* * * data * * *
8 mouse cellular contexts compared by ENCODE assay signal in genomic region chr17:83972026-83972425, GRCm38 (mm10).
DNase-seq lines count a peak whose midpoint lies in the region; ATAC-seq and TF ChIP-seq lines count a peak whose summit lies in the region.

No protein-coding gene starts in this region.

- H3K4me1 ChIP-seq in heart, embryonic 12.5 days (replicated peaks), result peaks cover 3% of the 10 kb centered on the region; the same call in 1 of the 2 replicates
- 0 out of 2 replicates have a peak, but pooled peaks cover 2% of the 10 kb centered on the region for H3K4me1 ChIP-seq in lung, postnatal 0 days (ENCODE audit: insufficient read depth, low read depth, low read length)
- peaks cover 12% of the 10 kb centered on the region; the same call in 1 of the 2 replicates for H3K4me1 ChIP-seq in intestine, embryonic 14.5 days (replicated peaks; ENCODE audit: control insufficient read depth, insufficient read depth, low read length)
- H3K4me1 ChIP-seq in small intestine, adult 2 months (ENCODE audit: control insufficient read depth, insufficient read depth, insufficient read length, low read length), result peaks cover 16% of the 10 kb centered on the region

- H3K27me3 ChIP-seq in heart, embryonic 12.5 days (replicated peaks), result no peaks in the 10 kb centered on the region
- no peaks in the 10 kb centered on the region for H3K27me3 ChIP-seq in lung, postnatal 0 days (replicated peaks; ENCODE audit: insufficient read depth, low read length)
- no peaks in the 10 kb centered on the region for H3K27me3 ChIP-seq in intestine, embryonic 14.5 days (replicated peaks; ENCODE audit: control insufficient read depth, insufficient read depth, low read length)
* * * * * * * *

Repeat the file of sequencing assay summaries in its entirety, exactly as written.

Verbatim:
8 mouse cellular contexts compared by ENCODE assay signal in genomic region chr17:83972026-83972425, GRCm38 (mm10).
DNase-seq lines count a peak whose midpoint lies in the region; ATAC-seq and TF ChIP-seq lines count a peak whose summit lies in the region.

No protein-coding gene starts in this region.

- H3K4me1 ChIP-seq in heart, embryonic 12.5 days (replicated peaks), result peaks cover 3% of the 10 kb centered on the region; the same call in 1 of the 2 replicates
- 0 out of 2 replicates have a peak, but pooled peaks cover 2% of the 10 kb centered on the region for H3K4me1 ChIP-seq in lung, postnatal 0 days (ENCODE audit: insufficient read depth, low read depth, low read length)
- peaks cover 12% of the 10 kb centered on the region; the same call in 1 of the 2 replicates for H3K4me1 ChIP-seq in intestine, embryonic 14.5 days (replicated peaks; ENCODE audit: control insufficient read depth, insufficient read depth, low read length)
- H3K4me1 ChIP-seq in small intestine, adult 2 months (ENCODE audit: control insufficient read depth, insufficient read depth, insufficient read length, low read length), result peaks cover 16% of the 10 kb centered on the region

- H3K27me3 ChIP-seq in heart, embryonic 12.5 days (replicated peaks), result no peaks in the 10 kb centered on the region
- no peaks in the 10 kb centered on the region for H3K27me3 ChIP-seq in lung, postnatal 0 days (replicated peaks; ENCODE audit: insufficient read depth, low read length)
- no peaks in the 10 kb centered on the region for H3K27me3 ChIP-seq in intestine, embryonic 14.5 days (replicated peaks; ENCODE audit: control insufficient read depth, insufficient read depth, low read length)